Think of this as Volume 11, Number 2 of A-Clue.com, the online newsletter I've written since 1997. Enjoy.
The difference among Democrats is subtle -- perhaps too subtle for TV to catch.
But it's there.
I've compared Hillary Clinton to Richard Nixon before, the key to that comparison being her role in the AntiThesis to Nixon's Thesis, which still governs America in 2008, and the ruthlessness which many Democrats, as a result, see as her strength. I've also talked about Barack Obama's comparison to Reagan and my love for John Edwards.
Edwards' star is fading fast, unfortunately. His populism is drawing people like me, those accused of wealth and guilty of education, but failing among its target audience, those with lower-middle incomes. Democrats in that group are going to Clinton, while Huckabee does well if they're Republican. Edwards is left with the "limousine liberals," those who know history. I have compared him here to FDR and to those of lower income that's all FDR is -- history.
What the media does -- and it wants to do this at an accelerating pace regardless of who it hurts -- is winnow down the field quickly. It does this with the early primaries. Single digits in Iowa and you're out. And after New Hampshire they want a two-man game in each party. Thus Fred Thompson and Giuliani have been dismissed, with Romney given the task of "Michigan-or-bust." And on the Democratic side, Edwards is considered gone.
We're left with Obama and Clinton, and the real issue, which is similar to what Republicans faced early in the last generation when the battle was between Reagan and Gerald Ford.
That is a choice between the new values and the old interest groups.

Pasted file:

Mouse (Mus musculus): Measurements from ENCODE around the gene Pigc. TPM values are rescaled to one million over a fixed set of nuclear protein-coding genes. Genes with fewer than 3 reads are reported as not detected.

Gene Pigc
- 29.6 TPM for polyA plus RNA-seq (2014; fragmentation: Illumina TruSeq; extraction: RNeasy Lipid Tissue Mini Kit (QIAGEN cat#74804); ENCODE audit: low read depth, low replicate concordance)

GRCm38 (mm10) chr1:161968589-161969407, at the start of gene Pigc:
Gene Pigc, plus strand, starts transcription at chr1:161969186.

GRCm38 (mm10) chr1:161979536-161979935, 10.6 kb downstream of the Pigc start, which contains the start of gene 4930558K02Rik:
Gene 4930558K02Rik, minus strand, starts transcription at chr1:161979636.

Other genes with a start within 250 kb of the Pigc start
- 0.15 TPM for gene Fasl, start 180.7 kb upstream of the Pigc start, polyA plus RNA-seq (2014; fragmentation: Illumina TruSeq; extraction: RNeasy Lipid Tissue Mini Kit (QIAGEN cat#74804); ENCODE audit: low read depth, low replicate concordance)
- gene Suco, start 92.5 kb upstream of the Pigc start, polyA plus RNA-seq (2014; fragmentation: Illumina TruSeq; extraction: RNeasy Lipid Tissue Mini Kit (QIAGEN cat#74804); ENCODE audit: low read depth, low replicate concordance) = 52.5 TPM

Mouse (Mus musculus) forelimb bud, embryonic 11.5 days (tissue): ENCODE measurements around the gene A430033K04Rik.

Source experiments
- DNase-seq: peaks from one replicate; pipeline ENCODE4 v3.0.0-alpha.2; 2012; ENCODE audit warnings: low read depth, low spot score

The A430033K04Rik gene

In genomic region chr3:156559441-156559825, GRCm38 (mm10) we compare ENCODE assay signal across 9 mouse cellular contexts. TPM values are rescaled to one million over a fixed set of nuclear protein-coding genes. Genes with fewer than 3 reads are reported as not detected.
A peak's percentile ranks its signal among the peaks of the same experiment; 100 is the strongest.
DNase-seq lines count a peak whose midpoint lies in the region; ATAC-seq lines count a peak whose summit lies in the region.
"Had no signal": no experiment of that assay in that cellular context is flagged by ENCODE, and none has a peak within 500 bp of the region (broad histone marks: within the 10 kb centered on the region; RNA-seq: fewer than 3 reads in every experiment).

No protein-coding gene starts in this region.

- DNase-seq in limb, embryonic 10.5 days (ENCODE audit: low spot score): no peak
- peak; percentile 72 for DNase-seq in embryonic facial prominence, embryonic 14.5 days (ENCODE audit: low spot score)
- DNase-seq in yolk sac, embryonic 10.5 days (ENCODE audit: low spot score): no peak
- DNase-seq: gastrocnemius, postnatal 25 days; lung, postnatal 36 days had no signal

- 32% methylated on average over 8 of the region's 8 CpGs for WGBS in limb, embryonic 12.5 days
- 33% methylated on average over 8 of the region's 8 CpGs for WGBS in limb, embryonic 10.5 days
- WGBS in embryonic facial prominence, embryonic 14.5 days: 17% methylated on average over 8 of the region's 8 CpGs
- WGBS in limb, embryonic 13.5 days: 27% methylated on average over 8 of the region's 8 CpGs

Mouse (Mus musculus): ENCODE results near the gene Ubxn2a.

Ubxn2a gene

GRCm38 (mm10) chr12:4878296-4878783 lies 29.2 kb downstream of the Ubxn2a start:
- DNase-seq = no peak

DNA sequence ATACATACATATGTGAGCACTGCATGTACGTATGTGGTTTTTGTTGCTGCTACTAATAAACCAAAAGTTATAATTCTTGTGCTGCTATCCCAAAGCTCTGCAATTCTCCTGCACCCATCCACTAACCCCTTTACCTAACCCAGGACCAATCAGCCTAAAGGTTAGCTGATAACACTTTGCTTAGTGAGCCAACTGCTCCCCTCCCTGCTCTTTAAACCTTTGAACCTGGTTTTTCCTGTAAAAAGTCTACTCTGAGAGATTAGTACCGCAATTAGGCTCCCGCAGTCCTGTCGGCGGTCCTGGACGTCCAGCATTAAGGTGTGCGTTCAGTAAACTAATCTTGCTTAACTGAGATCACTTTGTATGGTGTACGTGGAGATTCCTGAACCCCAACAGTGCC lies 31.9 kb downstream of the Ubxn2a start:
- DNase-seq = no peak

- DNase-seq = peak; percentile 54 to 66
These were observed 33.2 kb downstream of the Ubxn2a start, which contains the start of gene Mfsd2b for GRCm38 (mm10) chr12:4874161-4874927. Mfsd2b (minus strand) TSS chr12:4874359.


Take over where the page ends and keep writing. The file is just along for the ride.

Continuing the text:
Clinton long ago made her bed with the lobbyists. The whole idea of the Clinton AntiThesis was to bring over enough business support to be competitive, while feeding liberal interest groups rhetoric and fear of the other side. That's their schtick. That's how they roll. When they pass things like NAFTA, or roll over on Iraq, that's the excuse -- it could have been worse, now aren't you glad I'm around so it isn't?
But when you go from that defensive crouch to offense, when your grassroots start embracing new myths, new values, and new media, this becomes a liability.
We can see it clearly in Clinton's Internet plans. They're nothing more than a sop to the Bell lobby, another set of subsidies to the people who stole $200 billion from us, and who keep Moore's Law hostage.
Why? Because to her (as to her husband) the Internet is the telecomm business, just another business interest, simple to placate, easy to excuse. We could be worse, they'll say.
But in this case, they couldn't be worse. New fault lines appear when a new Political Thesis emerges. In the last generation, this was represented by the social issues, like abortion or gay marriage. In the rising Thesis of today it's Internet issues, like net neutrality, and the role of the Bells.
We want the Bells to die. We need a competitive Internet, an open Internet, a network-of-networks controlled at the edge rather than A Network controlled at the center. This is very important, not just to online activists like me but to educated young people as well.